Most tractor overturns occur to the side. Typical causes include hitting an obstacle, operating on steep slopes, using front–end loaders and operating at excessive speeds.
In many cases, an implement is attached to the tractor or being towed. The attached equipment can increase the severity of the accident and complicate rescue operations.
Operating on Sloped Ground
The symptoms of mild carbon monoxide poisoning may be non-specific and similar to those of viral cold infections: headache, nausea, dizziness, sore throat and dry cough. More severe poisoning can result in a fast and irregular heart rate, over-breathing (hyperventilation), confusion, drowsiness and difficulty breathing. Seizures, loss of consciousness and death can occur at high levels.
Never Start An Engine In A Closed Shed or Garage
All internal combustion engines, diesel or gasoline, generate carbon monoxide – a colorless, odorless gas.
Always Keep Your PTO Properly Shielded
PTO accidents cause serious injury or death. Human reflexes cannot compete with the speed and power of a rotating PTO shaft. Once caught, a victim has no time to escape.
PTO properly shielded
Clothing caught on unguarded PTO
To Prevent PTO Accidents
Ensure that PTO shields are in place before work begins.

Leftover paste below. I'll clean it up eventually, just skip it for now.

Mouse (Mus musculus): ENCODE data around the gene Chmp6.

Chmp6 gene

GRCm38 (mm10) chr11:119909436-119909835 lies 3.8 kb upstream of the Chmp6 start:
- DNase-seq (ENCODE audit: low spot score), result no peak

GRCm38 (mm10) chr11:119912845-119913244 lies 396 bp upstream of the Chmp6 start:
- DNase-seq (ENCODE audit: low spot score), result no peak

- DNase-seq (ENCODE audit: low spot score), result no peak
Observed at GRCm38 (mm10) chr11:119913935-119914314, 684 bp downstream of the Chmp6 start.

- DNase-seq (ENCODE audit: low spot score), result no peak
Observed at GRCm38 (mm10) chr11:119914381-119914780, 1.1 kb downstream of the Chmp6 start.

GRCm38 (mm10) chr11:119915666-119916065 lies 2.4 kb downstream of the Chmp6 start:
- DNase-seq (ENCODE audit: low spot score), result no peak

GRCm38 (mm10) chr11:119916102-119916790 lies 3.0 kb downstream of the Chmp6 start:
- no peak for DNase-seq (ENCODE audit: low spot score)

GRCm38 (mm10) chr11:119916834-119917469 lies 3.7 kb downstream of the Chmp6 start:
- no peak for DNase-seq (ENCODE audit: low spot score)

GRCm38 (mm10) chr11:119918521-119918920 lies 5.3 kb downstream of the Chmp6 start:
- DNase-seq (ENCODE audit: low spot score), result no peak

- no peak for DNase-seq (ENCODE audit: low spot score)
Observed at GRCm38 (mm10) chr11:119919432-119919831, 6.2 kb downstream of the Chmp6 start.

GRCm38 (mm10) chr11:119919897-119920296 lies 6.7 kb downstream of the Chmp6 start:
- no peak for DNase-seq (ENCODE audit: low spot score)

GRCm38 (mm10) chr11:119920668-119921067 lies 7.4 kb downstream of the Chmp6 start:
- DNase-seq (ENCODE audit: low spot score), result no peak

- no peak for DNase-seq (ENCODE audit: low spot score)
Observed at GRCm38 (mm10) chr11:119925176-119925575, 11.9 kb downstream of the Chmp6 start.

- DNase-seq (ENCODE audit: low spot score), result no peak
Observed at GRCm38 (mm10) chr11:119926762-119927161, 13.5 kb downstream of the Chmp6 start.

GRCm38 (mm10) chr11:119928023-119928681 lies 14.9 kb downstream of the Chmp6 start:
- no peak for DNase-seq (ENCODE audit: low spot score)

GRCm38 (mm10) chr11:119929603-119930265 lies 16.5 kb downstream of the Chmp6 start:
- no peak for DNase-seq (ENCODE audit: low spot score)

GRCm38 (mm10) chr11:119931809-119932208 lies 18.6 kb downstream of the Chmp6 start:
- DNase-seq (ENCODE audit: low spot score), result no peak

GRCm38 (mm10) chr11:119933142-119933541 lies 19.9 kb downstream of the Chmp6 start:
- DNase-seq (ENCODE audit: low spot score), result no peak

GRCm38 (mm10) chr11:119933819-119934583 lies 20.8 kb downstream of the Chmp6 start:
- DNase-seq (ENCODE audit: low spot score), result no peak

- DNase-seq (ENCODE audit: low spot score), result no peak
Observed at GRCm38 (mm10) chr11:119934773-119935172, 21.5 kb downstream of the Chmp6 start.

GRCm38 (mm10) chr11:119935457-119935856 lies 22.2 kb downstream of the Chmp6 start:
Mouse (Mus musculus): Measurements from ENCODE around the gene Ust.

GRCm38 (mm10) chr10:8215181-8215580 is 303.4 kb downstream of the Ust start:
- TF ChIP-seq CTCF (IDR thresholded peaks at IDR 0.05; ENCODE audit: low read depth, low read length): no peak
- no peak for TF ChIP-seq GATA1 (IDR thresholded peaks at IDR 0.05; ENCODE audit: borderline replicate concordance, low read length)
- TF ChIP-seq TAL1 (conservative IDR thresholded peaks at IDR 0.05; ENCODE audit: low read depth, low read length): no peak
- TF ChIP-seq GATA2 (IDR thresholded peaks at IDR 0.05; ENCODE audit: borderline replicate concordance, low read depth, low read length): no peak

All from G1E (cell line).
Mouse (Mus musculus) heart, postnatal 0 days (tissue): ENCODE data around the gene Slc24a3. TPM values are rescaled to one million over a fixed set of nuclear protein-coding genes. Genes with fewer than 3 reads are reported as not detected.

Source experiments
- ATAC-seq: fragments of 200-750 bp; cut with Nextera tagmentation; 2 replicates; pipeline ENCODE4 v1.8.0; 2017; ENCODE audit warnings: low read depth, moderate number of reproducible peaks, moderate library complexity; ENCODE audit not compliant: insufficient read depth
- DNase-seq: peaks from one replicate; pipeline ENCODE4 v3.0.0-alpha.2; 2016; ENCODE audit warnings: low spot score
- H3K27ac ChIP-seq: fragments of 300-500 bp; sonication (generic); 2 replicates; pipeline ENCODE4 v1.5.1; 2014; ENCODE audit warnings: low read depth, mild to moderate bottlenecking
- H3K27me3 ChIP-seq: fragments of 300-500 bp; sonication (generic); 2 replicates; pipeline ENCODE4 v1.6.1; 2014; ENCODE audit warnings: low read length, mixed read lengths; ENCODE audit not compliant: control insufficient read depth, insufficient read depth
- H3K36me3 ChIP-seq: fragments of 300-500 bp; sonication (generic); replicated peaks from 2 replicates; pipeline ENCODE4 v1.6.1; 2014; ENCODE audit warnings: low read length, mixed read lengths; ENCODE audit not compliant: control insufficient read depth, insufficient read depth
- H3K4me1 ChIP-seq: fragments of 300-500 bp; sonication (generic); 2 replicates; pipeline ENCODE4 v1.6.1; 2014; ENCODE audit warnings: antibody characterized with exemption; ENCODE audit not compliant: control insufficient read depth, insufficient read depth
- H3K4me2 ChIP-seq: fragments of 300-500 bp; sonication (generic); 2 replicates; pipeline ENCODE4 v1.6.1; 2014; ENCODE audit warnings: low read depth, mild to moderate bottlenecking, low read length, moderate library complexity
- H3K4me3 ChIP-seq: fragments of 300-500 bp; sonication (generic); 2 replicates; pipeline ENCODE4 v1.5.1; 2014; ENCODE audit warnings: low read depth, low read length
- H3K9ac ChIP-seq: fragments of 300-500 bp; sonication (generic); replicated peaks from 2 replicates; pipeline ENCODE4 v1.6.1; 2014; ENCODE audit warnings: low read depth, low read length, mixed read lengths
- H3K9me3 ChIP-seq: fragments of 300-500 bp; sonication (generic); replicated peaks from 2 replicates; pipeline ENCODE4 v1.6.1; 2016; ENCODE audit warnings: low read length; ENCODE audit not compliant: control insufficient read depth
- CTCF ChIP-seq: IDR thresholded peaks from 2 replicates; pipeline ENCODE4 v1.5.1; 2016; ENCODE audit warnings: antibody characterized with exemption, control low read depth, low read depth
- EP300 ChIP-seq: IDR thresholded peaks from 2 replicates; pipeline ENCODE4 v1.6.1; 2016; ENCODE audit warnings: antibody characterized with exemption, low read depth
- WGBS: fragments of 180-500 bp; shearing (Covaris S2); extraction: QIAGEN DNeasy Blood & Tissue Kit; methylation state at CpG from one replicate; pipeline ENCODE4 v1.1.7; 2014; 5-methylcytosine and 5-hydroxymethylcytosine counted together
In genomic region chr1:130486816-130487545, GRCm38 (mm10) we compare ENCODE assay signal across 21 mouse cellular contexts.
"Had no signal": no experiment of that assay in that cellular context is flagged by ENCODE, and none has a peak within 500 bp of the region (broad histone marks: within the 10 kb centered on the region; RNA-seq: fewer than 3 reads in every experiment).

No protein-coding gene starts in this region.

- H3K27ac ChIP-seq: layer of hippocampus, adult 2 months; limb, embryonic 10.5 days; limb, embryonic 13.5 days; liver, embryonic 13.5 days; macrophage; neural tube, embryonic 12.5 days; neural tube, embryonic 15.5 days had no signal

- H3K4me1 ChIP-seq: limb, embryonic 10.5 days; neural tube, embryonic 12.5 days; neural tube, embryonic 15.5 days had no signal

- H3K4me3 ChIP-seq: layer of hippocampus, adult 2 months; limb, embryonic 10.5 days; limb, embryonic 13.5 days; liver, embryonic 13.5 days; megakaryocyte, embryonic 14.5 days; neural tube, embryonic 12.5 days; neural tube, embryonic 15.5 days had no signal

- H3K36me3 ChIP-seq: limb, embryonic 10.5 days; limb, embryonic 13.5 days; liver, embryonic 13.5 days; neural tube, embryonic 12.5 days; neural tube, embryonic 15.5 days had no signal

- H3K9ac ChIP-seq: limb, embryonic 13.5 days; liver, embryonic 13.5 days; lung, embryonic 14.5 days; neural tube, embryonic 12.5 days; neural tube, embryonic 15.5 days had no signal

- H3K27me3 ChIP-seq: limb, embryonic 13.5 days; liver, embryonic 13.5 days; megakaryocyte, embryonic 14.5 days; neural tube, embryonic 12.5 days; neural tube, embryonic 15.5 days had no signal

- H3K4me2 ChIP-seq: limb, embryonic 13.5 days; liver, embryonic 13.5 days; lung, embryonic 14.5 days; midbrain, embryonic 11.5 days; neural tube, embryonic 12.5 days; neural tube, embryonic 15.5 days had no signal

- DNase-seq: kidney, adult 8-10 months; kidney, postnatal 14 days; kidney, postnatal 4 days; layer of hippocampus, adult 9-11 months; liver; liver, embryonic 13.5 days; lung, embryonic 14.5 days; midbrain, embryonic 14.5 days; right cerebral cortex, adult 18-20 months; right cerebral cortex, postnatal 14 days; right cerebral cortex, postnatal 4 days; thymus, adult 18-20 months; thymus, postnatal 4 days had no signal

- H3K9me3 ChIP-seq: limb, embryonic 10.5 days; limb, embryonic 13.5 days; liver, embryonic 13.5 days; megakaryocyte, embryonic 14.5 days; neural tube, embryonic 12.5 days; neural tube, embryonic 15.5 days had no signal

Replace cracked or defective shields immediately.
Stop PTO before dismounting.
Keep clothing, hair and all body parts away from a rotating PTO.
Fatality report – employee killed when clothing caught on power take-off shaft
To Prevent PTO Accidents (Cont.)
Never step over a rotating PTO shaft. Instead, walk around it or turn off the equipment.
Always use the driveline or PTO shaft recommended for your machine.
Never use parts of one brand of machine in another model.
Position the drawbar properly for each type of implement used.
Keep Your Hitches Low and Always on the Draw Bar
This prevents the tractor from flipping over backwards. Rear overturns are less frequent than sideways rollovers, but are just as likely to be fatal.
To Prevent Rear Overturns
Front chassis weights can be used to counterbalance rear-mounted implements and heavy drawbar loads.
Always start forward motion gradually.
Always drive around ditches, never cross them.
To Prevent Rear Overturns (Con’t.)
Whenever possible, back tractors up steep slopes and come down forward.
If you have to back down a slope, do it slowly in a low gear.
Never put boards or logs in front of drive wheels. Back out if you are stuck in the mud.
When the tractor has been left running, and the operator is not in the tractor seat, there is the possibility that the tractor will malfunction in some way, start moving, and run over you or bystanders. A moving tractor can also damage or become damaged by objects in the area.